(Version 3.3 June 30, 2003)
Introduction 1 Top 10 Tips 2 Who‟s Who and What‟s What 3 Glossary of Commonly Used Terms 3 Useful Web Sites 5 Recommended Reading 8 Japanese Lessons in NYC 10 Japanese Culture in the Area 10 Japanese Book & Media Stores in NY 11 Japanese Food & Gift Stores in NY 12 Shipping Things to Japan 13 Advice – What should new JETs do to prepare? 14 Advice – What is the best part about living in Japan? 15 Advice – What is the worst part about living in Japan? 18 Advice – What was the best item you packed? 19 Advice – What was the worst item you packed? 20 Advice – What did you wish you had packed? 21 Advice – What was the best omiyage you brought? 22 Advice – What was the worst omiyage you brought? 24 Advice – What was the best teaching supply you brought? 25 Advice – What teaching supplies did you find useless? 26 Advice – What is the best thing about your job? 26 Advice – What is the worst thing about your job? 28 Advice – Any other advice? 30
Welcome to the JET Program! I hope you all have a stress-free month getting
ready for your trip!
I know, I know, FAT CHANCE! But the CGJ staff, the good folks at the Japan
Local Government Center and JET alumni are doing their best to take off some
of the stress and help you all feel more confident about your adventure.
With volumes of materials written for the JET Program, guidebooks, phrase
books and 1000 other bits of information being thrown at you, you might wonder
what this collection of photocopied sheets brings to the party. This handbook
was prepared by New York alumni for people in this area and to provide some
first-hand, practical and casual advice for new JETs. Hopefully it will answer
some of your questions and more importantly let you know about some things
you might not have thought to ask about. I do apologize for the strong New York
City bias, especially since we serve all of NY State, as well as parts of
Connecticut, New Jersey and Pennsylvania. If you know of good places outside
of NYC please let us know and we‟ll add them. In order to keep this clear, I‟ve
tried avoid Japanese words, when their use is necessary they are written in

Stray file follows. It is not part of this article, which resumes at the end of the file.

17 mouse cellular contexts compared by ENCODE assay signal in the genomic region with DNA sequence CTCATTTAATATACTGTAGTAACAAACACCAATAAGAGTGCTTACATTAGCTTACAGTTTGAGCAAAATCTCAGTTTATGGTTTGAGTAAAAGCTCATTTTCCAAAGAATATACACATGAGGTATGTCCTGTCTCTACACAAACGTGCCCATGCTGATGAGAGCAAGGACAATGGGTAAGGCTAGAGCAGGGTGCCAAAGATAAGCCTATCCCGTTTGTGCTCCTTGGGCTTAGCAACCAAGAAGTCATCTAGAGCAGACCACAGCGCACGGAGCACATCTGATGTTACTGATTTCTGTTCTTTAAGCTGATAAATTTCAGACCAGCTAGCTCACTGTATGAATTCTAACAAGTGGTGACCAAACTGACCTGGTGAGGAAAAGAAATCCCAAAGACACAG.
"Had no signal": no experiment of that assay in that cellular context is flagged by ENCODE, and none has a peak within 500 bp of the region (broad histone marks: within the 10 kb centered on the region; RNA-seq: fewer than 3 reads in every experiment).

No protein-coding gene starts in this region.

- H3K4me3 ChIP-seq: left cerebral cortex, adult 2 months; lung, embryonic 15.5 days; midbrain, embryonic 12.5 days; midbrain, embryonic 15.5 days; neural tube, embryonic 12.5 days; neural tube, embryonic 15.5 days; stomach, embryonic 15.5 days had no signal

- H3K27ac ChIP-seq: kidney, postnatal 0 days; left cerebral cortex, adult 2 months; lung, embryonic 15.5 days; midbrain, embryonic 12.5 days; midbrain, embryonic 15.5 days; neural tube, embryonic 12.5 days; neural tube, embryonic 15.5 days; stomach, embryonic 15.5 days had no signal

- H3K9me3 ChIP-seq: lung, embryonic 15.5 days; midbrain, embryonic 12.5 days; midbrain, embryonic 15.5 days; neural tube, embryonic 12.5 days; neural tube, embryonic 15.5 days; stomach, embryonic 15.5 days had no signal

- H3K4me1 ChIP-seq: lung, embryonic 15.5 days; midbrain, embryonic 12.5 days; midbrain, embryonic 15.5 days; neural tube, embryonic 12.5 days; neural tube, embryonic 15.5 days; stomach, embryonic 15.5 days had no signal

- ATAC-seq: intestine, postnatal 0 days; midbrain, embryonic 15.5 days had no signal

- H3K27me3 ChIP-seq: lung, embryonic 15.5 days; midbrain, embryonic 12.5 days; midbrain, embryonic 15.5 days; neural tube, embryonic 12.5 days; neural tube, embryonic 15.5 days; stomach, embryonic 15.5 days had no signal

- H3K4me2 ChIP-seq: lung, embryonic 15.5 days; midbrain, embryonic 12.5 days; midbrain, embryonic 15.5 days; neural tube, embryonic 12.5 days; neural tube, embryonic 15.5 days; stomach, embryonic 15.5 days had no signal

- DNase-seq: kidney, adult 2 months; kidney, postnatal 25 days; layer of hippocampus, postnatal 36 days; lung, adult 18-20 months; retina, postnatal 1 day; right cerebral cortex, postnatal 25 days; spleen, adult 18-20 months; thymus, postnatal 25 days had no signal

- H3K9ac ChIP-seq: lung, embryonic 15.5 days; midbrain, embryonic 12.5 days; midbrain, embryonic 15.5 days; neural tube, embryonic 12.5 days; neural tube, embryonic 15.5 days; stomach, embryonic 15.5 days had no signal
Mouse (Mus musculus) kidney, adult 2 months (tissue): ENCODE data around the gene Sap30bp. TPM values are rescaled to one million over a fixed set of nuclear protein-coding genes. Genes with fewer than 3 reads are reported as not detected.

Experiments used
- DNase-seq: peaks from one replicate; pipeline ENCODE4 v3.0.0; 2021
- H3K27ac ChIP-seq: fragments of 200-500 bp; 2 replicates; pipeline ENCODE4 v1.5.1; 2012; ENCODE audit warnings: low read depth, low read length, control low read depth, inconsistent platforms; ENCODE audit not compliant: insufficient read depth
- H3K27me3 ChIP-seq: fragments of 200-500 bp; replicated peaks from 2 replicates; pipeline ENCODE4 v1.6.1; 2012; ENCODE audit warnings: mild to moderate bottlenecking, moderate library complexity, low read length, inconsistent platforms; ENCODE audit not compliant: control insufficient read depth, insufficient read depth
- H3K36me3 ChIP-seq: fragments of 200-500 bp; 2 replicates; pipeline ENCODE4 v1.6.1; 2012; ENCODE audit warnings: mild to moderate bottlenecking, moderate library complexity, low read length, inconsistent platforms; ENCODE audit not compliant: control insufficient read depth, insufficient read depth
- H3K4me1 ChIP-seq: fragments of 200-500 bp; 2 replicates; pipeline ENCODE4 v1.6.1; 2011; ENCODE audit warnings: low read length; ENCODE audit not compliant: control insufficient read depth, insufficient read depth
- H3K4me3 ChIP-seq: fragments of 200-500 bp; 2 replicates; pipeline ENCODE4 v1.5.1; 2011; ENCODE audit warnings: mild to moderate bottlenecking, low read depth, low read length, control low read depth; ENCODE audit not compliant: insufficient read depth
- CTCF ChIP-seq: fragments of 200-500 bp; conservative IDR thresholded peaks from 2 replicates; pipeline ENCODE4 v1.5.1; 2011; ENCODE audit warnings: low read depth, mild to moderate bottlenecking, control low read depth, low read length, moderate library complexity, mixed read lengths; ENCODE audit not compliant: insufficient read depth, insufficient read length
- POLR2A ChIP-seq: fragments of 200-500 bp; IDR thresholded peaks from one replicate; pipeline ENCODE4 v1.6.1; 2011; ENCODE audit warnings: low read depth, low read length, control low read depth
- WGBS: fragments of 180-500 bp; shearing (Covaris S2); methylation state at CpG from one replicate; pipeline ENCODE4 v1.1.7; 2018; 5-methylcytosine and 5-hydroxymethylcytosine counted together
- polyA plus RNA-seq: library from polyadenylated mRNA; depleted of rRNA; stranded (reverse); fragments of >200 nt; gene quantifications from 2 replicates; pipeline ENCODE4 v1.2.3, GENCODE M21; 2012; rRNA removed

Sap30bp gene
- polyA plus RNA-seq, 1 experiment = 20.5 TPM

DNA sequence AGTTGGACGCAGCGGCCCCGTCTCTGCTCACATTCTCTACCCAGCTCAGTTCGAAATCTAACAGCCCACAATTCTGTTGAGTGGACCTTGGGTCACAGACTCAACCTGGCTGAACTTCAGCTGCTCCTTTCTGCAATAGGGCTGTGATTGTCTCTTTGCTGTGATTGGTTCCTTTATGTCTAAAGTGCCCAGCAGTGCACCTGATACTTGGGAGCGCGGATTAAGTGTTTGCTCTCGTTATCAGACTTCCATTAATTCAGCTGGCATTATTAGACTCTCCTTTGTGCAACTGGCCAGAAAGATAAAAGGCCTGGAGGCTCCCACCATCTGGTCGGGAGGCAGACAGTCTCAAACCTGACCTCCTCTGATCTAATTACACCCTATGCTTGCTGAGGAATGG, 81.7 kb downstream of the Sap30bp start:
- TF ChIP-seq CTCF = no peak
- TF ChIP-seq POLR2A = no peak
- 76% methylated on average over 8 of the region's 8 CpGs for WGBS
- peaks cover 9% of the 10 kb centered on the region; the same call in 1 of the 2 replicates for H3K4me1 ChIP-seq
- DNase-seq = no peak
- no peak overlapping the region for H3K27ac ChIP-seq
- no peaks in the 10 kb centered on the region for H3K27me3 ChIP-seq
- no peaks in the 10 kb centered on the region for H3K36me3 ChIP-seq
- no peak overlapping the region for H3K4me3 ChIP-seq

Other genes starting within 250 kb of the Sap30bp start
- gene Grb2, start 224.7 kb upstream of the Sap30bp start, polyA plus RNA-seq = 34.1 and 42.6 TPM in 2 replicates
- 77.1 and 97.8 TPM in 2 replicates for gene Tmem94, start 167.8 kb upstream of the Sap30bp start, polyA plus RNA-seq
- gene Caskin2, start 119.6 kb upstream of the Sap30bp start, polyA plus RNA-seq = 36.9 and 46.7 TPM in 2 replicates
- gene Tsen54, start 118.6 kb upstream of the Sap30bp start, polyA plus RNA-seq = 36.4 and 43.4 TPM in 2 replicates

italics and should all be explained in the glossary.
Since we are volunteers and do not work the Consulate, we have no information
about your departure, your contracts or your visas. That information will be
coming to you from the consulate. In the coming weeks you‟ll be getting a lot of
important materials from them so please read everything they mail to you.
Really. There‟s important stuff there.
Special thanks to the Japan Local Government Center, the Consulate and to the
dozens of alums who took time to write hints and tips.
Please send any questions, objections, suggestions or miscellaneous comments
to me at AlexanderMcLaren@hotmail.com
Please post any questions for the alums on our message board at:
TOP 10 TIPS!
Whew… this thing gets bigger every year. And none of the advice is bad, it‟s just
hard to sort through it all, especially when you don‟t know what will happen to
So here are my Top 10 Tips:
1. Read. Get a general guidebook for Japan and one book specific to your
own interests and read them both. Read everything the consulate sends
you, they‟ve been preparing people for years now and do a great job at it.
2. Question. Ask your predecessor and your new employer specific
questions about what clothes you‟ll need, prices, working conditions and
other details the general information cannot cover.
3. Look. Check websites for expatriates in Japan, listen to war stories from
ex-JETs because there will be problems and situations you might never
expect. Talking to people who have been in Japan prepares you for the
things you would never ask about.
4. That being said, know your limits. It‟s impossible to be ready for
EVERYTHING and the surprises and new experiences are one of the best
parts of living overseas. Don‟t kill yourself trying to prepare for every
5. Remember that Japan is a country and the Japanese are people, as
diverse as Americans or anyone else (despite the best efforts of their
school system ?). There are assholes and angels, xenophobes and
xenophiles and xenoindifferents. Remember that every generalization is
just that, don‟t expect them to be 100% true. 6. Learn Japanese, if you have the time, start now with classes or tutoring.
If not, start the day you arrive at your new job. Seriously, NOTHING will
improve your social, professional and personal life as much as becoming
(at least) conversational in Japanese.
7. On to the practical stuff…don’t overpack, there is little you can‟t get in
Japan and nearly all of that can be gotten by buying on-line.
8. Bring a laptop or buy a computer in Japan. The internet has changed
everything about going overseas. Unless you‟re deliberately seeking a
total immersion experience, a computer is vital. Even if you don‟t want e-
mail and the web, it‟s still a vital teaching tool. 9. Subscribe to a magazine or two you like. Regular news from home and
reading material make life a lot better. Plus you don‟t have to pack them! 10. And finally, don’t panic. Thousands of people have done the JET
Program and enjoyed it. Only a statistically insignificant number have
been sacrificed to the Volcano Gods ?
WHO’S WHO AND WHAT’S WHAT
Administration of the program is pretty complicated